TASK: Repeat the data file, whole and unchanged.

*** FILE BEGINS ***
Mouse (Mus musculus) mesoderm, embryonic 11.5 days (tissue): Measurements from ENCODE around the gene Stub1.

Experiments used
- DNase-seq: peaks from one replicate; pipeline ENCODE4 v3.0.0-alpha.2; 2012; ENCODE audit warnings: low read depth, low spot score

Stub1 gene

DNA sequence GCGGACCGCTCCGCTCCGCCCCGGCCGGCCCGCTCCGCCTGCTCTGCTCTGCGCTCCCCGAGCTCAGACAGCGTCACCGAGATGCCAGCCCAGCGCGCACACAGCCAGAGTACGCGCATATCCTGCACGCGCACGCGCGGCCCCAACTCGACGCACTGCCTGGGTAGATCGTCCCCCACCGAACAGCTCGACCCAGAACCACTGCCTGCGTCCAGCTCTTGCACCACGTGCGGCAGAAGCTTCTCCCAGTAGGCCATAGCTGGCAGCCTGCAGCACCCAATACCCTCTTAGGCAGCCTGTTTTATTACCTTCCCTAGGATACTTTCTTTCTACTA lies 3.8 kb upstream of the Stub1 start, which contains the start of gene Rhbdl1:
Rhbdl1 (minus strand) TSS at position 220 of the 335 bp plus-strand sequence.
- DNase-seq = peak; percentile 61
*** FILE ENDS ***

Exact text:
Mouse (Mus musculus) mesoderm, embryonic 11.5 days (tissue): Measurements from ENCODE around the gene Stub1.

Experiments used
- DNase-seq: peaks from one replicate; pipeline ENCODE4 v3.0.0-alpha.2; 2012; ENCODE audit warnings: low read depth, low spot score

Stub1 gene

DNA sequence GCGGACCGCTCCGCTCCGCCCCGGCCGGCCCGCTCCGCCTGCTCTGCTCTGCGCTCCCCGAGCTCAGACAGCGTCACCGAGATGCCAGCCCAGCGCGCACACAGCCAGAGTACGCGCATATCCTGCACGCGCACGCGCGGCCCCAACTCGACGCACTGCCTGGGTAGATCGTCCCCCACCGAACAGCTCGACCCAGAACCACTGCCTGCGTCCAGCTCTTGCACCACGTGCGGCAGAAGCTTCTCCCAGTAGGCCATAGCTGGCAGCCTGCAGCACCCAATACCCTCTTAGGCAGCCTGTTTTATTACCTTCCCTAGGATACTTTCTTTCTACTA lies 3.8 kb upstream of the Stub1 start, which contains the start of gene Rhbdl1:
Rhbdl1 (minus strand) TSS at position 220 of the 335 bp plus-strand sequence.
- DNase-seq = peak; percentile 61